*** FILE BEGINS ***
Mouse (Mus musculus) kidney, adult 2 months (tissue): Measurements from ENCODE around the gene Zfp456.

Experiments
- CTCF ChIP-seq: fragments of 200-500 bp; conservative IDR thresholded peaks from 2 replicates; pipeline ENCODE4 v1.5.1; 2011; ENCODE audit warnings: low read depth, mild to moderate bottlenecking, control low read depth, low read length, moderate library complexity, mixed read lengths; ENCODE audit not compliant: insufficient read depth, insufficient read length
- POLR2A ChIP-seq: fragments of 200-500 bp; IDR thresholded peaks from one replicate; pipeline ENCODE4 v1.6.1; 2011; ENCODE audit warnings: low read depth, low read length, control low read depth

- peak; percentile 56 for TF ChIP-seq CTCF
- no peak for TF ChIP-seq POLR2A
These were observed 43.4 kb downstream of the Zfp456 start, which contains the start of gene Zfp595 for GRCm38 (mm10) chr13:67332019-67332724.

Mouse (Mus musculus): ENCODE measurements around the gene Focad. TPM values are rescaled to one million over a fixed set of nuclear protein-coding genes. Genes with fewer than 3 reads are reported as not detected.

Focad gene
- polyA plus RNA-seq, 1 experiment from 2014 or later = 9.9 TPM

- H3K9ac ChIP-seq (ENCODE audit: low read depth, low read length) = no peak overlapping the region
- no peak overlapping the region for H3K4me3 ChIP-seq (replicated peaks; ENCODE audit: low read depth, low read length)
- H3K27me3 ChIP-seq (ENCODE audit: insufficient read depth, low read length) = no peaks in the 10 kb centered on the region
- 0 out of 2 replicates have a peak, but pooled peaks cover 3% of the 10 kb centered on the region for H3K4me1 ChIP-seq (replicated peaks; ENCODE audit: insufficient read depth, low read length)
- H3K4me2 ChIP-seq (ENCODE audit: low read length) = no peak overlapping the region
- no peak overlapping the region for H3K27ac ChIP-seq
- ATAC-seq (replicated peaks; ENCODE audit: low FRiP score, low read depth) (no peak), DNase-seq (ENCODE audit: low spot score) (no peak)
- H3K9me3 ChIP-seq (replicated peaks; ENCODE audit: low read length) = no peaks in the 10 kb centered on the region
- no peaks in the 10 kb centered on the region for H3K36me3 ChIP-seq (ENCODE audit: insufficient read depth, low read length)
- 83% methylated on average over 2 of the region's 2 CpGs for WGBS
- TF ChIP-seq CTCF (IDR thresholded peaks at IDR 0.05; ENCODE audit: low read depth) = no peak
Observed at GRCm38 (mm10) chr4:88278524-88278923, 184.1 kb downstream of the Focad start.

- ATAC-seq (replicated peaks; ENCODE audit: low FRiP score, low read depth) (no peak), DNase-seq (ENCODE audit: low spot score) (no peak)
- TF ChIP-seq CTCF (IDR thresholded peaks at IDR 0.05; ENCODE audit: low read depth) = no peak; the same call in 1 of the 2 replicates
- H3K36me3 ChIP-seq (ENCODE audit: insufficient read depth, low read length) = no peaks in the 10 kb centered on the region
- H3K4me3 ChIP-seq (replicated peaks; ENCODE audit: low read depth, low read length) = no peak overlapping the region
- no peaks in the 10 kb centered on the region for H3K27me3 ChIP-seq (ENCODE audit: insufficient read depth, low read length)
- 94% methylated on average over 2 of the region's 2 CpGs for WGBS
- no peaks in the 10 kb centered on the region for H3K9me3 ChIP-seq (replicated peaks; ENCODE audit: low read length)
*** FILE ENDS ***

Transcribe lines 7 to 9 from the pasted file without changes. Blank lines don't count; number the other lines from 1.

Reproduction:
These were observed 43.4 kb downstream of the Zfp456 start, which contains the start of gene Zfp595 for GRCm38 (mm10) chr13:67332019-67332724.

Mouse (Mus musculus): ENCODE measurements around the gene Focad. TPM values are rescaled to one million over a fixed set of nuclear protein-coding genes. Genes with fewer than 3 reads are reported as not detected.

Focad gene